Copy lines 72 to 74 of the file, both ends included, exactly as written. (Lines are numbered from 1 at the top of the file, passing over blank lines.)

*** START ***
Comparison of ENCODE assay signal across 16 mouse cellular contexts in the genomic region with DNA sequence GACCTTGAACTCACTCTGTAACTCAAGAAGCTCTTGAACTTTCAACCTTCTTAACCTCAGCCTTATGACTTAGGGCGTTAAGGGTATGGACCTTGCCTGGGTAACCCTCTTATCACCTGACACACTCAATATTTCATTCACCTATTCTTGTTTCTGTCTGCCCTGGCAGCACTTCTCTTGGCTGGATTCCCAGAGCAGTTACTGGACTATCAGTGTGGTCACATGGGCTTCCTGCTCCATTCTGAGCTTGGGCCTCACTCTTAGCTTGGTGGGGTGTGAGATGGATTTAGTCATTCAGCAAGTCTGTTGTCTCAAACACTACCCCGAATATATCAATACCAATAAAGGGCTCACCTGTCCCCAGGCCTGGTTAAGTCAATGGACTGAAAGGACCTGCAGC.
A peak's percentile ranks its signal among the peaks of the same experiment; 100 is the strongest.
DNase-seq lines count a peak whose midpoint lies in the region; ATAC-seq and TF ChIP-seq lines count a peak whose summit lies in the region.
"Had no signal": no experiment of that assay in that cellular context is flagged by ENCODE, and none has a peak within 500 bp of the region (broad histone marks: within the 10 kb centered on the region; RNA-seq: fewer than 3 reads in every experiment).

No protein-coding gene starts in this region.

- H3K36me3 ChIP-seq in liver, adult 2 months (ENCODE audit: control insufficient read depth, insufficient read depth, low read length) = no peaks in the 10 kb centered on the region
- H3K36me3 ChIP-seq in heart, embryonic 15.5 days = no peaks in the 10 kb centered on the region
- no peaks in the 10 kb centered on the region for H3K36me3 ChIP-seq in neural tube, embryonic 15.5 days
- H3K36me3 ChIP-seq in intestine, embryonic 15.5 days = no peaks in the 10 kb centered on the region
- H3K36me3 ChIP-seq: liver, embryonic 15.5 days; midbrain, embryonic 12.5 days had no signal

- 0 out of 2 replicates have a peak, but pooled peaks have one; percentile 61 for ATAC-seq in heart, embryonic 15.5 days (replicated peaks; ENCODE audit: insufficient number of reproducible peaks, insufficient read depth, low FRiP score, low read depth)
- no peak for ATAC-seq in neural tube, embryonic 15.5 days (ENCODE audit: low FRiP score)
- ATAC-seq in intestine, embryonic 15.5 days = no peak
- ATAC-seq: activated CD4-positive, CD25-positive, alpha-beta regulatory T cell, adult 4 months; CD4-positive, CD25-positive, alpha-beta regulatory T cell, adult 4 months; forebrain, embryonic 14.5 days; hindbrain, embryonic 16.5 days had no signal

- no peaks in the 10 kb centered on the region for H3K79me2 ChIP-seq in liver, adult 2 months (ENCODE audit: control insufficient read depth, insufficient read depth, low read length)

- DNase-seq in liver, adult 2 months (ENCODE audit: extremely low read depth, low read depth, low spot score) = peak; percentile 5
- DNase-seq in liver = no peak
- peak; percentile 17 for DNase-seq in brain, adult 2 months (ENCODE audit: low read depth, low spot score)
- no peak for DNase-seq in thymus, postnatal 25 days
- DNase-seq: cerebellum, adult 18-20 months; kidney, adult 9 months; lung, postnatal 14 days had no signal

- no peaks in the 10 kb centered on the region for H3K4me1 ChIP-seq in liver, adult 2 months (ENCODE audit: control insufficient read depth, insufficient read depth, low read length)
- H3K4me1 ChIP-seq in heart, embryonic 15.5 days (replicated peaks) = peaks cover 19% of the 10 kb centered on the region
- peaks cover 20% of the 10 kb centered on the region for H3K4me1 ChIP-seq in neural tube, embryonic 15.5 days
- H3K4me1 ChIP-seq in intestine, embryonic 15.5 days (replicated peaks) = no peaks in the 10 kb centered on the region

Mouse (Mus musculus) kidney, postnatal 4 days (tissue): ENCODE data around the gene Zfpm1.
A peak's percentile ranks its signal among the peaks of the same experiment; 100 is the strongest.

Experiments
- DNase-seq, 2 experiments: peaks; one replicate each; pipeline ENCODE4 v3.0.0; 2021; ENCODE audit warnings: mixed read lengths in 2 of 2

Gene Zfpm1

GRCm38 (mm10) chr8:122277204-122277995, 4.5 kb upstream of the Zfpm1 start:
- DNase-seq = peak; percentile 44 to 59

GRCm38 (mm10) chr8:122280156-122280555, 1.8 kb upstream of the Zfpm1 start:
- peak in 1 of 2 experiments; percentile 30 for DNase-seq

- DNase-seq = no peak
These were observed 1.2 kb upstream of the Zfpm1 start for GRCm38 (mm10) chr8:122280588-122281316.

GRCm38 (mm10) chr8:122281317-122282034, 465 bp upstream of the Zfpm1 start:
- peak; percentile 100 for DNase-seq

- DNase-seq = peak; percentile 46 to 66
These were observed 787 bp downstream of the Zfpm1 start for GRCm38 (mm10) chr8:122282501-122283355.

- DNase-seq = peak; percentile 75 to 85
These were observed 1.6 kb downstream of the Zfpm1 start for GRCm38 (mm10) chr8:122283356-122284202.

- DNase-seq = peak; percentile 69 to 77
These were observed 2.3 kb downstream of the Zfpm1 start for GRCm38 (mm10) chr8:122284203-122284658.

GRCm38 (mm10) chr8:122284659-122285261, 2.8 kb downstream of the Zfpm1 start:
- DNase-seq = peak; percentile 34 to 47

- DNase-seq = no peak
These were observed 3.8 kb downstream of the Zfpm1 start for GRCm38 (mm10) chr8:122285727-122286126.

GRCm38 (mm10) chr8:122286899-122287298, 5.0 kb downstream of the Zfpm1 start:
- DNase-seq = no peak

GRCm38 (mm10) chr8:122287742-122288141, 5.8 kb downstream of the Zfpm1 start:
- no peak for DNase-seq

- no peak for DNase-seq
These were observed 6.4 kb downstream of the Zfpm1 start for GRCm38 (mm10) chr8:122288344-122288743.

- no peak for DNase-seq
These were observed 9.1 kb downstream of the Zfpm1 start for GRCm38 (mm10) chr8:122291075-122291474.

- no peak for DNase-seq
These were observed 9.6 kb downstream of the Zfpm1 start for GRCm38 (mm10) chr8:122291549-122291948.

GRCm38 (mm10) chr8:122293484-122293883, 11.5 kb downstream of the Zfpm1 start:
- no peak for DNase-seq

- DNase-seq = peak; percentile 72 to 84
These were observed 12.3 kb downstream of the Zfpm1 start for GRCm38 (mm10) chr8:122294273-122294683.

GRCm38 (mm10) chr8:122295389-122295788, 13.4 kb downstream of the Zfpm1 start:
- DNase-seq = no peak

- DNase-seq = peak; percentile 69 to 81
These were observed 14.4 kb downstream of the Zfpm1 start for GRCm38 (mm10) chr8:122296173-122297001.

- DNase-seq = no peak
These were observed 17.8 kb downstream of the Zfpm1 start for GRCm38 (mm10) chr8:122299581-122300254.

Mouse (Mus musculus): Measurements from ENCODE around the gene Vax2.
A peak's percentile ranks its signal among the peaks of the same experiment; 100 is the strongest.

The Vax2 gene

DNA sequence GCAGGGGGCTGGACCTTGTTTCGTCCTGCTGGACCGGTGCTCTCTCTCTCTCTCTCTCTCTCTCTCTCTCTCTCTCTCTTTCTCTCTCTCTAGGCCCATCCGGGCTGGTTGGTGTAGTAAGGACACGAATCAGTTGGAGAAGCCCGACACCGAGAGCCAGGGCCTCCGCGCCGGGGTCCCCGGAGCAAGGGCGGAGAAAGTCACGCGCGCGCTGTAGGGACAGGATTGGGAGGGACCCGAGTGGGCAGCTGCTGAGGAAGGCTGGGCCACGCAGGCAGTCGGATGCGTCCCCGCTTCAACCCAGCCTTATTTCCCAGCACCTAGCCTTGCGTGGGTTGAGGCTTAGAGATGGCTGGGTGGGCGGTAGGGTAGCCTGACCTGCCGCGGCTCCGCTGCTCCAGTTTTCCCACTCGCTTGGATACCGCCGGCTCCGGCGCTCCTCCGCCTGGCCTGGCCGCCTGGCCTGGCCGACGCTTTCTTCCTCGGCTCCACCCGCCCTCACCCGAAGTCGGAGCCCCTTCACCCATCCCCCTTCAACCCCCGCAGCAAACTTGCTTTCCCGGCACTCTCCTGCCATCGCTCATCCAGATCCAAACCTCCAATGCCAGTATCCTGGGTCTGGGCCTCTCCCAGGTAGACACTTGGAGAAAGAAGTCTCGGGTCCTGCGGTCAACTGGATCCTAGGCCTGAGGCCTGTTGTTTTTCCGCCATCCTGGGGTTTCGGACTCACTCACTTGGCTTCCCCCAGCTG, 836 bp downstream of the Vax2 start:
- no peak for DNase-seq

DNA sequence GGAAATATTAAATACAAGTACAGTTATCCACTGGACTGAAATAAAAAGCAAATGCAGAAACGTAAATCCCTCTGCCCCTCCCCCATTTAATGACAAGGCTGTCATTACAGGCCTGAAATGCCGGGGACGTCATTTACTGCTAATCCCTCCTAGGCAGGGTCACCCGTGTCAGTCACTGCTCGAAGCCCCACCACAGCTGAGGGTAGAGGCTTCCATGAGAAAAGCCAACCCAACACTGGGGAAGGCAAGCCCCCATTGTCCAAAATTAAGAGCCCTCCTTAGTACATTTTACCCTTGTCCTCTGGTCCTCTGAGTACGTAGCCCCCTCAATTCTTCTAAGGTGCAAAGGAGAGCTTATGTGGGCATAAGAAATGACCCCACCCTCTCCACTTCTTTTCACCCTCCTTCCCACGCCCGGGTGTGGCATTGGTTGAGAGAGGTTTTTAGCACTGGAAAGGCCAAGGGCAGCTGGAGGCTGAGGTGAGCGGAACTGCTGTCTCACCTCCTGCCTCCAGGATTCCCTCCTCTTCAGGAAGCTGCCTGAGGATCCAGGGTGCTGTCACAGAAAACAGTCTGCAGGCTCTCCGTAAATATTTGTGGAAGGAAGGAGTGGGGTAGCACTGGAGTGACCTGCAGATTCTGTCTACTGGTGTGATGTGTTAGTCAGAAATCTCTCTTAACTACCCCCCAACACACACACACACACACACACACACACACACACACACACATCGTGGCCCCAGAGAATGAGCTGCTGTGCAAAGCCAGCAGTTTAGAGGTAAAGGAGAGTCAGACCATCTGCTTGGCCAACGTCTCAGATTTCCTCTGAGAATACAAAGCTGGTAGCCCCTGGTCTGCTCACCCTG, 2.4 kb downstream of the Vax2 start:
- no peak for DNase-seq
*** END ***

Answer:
- no peak for DNase-seq

DNA sequence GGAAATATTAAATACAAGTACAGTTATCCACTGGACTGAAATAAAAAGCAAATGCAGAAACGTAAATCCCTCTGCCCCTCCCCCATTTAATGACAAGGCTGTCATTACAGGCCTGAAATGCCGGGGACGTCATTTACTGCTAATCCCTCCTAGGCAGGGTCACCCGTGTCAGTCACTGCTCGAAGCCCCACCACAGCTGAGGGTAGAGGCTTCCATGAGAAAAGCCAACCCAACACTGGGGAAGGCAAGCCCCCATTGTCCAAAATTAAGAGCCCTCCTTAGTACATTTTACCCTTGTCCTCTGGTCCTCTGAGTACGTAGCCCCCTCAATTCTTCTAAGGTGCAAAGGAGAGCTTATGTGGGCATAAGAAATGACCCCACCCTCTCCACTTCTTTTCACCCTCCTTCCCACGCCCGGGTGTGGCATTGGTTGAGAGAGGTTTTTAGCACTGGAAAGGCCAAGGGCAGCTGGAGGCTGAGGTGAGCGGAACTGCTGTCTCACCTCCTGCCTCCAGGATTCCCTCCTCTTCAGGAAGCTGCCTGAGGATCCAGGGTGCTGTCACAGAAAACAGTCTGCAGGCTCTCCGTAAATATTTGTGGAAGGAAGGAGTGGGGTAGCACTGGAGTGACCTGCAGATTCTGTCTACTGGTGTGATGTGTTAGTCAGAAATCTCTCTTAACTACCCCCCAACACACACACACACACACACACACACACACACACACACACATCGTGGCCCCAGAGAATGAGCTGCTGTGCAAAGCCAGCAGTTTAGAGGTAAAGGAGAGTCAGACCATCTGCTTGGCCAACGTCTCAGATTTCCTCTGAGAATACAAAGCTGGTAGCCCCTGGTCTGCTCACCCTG, 2.4 kb downstream of the Vax2 start:
- no peak for DNase-seq